The Quieter Front Lines
The following was an introduction during our American Women’s Club Monthly Meeting for October. My brother works as an occupational therapist in an Oregon Hospital. My mother works for a library in Dallas. As noted, my best Belgian mom-friend works at a grocery store. Stay-at-home working mandates are the rule throughout Europe and speckle the United States. My daily challenge is to keep the house quiet during my husband’s conference calls, a challenging feat. But we are all navigating unchartered and inhospitable waters right now. Our world has turned upside down. While many of us hunker down and shush our
National Daughter’s Day
I never knew there was a National Daughter’s Day, but I’ll jump at the chance to tell the world how grateful I am to be her Mama. Cosette is loving and thoughtful, strong, and determined. Nothing fazes her or brings her down. I can’t tell you how many times in the past year during lockdown (when the boys were running around crazy and Vinny was in conference calls) she asked me, “Mama? Are you okay?” and I smiled to her and said “yes, yes, I’m okay. Mostly!” She knows me too well. I can see, in these past few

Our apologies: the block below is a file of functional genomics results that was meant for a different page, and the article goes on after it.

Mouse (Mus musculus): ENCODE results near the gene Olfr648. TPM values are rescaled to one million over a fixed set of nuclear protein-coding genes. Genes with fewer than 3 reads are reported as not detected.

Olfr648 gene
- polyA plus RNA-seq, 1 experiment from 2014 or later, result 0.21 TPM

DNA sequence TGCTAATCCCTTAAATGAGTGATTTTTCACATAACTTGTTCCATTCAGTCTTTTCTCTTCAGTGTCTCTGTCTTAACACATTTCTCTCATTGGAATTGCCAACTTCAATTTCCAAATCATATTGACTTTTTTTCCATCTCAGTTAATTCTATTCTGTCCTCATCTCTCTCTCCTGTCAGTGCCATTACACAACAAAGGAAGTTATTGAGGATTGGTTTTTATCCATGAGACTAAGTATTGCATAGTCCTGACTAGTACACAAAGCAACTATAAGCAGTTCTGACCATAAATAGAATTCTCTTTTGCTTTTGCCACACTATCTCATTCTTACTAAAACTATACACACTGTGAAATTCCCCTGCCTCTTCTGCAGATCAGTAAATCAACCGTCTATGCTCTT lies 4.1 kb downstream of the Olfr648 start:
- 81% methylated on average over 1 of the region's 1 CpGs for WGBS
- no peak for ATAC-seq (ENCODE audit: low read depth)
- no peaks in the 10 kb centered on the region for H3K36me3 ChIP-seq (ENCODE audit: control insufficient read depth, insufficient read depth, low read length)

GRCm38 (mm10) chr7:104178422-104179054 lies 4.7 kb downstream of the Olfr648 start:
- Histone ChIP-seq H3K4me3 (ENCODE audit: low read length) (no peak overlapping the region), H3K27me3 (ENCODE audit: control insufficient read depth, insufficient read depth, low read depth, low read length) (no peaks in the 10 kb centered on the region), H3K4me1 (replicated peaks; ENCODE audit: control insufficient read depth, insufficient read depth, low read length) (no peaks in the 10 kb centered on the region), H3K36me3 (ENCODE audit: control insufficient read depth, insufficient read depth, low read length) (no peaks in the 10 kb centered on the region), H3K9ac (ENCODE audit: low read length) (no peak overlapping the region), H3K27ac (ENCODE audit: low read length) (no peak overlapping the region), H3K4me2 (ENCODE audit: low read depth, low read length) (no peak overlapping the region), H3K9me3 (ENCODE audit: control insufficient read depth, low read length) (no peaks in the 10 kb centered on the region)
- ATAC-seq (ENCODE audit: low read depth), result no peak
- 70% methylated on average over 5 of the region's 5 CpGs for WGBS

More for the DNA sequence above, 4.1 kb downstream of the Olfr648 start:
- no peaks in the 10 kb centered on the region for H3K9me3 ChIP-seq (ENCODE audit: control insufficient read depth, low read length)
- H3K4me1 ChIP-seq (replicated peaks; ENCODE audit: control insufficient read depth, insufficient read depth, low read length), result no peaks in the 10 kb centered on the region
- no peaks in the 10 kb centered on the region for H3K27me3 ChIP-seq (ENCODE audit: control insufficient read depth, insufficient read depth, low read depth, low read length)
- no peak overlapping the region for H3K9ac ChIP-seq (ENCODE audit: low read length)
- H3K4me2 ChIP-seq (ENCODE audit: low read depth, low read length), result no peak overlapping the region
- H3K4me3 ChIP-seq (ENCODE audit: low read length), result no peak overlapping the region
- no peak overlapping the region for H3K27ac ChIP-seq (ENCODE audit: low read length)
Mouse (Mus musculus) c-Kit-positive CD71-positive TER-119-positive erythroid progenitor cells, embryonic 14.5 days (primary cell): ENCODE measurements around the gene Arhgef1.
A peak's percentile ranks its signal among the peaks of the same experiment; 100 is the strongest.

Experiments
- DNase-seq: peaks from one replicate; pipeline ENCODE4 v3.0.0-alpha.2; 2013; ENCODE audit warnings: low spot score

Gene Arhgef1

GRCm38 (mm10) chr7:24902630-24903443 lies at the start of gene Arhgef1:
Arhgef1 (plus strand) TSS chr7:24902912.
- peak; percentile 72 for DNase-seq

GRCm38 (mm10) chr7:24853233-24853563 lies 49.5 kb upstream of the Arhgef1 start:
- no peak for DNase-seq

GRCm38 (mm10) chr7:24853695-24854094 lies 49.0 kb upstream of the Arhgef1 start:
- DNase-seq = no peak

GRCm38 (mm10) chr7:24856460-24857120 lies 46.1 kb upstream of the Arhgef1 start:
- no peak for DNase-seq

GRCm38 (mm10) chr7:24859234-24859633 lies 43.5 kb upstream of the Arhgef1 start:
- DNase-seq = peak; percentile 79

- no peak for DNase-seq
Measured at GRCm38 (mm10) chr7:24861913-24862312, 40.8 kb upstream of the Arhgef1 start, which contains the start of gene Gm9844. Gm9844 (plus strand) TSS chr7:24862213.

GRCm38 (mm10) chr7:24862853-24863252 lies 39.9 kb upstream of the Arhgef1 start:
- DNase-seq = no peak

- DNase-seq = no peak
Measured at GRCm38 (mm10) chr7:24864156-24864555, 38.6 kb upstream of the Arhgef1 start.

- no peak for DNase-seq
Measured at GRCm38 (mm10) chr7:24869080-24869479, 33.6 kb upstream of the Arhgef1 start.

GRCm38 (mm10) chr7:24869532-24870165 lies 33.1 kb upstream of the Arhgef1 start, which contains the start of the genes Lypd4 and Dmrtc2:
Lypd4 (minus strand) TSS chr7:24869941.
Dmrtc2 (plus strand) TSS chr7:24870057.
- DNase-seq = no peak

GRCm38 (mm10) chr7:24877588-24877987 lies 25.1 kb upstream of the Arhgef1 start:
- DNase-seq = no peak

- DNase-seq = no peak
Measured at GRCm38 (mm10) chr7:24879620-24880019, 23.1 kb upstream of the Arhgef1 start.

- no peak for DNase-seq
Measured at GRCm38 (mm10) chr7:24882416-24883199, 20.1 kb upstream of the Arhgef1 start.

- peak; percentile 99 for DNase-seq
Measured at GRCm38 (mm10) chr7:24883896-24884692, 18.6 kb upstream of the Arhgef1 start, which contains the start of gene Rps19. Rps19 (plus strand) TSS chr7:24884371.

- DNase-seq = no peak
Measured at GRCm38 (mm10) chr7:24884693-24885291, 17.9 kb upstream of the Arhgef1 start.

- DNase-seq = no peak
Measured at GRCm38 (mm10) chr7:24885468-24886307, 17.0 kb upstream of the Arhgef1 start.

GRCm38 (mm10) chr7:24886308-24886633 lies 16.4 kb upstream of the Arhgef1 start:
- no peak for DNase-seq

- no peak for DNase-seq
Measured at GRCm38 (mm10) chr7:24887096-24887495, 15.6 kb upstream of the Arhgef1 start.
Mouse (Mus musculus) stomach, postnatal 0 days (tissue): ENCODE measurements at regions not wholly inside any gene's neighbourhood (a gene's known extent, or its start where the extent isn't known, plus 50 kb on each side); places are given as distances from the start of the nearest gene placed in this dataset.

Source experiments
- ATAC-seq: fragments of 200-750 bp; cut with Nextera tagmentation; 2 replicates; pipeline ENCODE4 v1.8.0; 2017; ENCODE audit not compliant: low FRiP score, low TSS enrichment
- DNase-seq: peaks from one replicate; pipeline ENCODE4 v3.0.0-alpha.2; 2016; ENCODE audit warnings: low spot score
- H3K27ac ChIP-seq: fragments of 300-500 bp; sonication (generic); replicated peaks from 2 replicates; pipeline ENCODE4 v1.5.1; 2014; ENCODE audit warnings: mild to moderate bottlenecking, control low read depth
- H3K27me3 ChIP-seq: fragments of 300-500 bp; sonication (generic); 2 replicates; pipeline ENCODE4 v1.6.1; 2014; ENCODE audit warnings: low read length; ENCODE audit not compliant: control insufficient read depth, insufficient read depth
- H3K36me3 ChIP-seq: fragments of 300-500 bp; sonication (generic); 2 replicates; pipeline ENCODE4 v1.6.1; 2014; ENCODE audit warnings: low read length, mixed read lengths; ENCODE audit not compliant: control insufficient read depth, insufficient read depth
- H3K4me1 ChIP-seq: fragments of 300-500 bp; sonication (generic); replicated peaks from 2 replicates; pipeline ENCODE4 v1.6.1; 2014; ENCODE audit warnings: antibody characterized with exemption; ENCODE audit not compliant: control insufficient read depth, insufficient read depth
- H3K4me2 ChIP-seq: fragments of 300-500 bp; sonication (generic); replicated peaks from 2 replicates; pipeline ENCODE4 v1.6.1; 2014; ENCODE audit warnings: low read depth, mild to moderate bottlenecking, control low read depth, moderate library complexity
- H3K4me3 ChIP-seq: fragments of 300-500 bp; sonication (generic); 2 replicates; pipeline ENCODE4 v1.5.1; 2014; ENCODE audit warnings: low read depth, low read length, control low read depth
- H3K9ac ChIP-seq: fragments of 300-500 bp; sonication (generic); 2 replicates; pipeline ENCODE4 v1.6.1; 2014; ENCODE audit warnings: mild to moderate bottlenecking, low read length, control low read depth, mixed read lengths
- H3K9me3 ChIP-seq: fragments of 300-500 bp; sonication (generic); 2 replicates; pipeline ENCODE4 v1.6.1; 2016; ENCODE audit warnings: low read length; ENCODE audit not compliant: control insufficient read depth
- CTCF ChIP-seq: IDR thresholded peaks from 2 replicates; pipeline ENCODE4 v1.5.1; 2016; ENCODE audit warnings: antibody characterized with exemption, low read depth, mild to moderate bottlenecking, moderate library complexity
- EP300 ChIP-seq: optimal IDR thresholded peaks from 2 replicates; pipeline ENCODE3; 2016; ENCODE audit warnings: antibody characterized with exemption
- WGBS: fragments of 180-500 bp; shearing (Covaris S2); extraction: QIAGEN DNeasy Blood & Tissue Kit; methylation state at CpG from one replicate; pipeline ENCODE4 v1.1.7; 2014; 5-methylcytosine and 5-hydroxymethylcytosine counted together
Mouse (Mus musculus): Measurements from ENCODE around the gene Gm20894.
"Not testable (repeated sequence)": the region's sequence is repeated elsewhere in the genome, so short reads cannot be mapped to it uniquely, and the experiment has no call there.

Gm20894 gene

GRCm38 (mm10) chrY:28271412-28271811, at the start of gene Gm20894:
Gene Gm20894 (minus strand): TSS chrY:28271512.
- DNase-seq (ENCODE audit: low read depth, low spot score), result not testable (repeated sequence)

The day, thick and heavy with grey drizzle irritates like a soaked wool blanket. My restless children cling to my sides, whiny and needy from being inside all day. I shiver – trying to shake off the damp creeping from under the gap in my patio door. I shake – trying to free myself from the children. My task of the week – toilet training my 2-year-old – was a failure, cleaning up messes off the floor, dragging rugs out to the porch to be hosed off, and washing his hands after playing in his own pee. A true holiday
Pop-tarts, Oreos, & Beef Jerky. These little goodies are what the USA is known for outside of the USA. Oh and marshmallows. Who knew marshmallows were so American. Some grocery stores in Europe have a USA section. This is the USA section of the Carrefour close to our home in Belgium. Awesome isn’t it? Additional confession: The “American marshmallows” are often sold in packages with white and pink dyed marshmallows. Excited to find marshmallows and rice krispies in the Netherlands, I whipped up a batch of Rice Krispie treats. The result? I had Rice Krispie treats that looked like ground
Confession: Grocery shopping in Belgium is a lesson in three languages – Dutch, French, and German.
Confession: I saw this couple holding hands through a park in Gent and it made me really happy.
Confession: Belgians eat a lot of mussels. Like, steamed in a pot with a sauce. And there’s about 100 different sauces to choose from. Additional confession: After living here eight months, I still haven’t tried them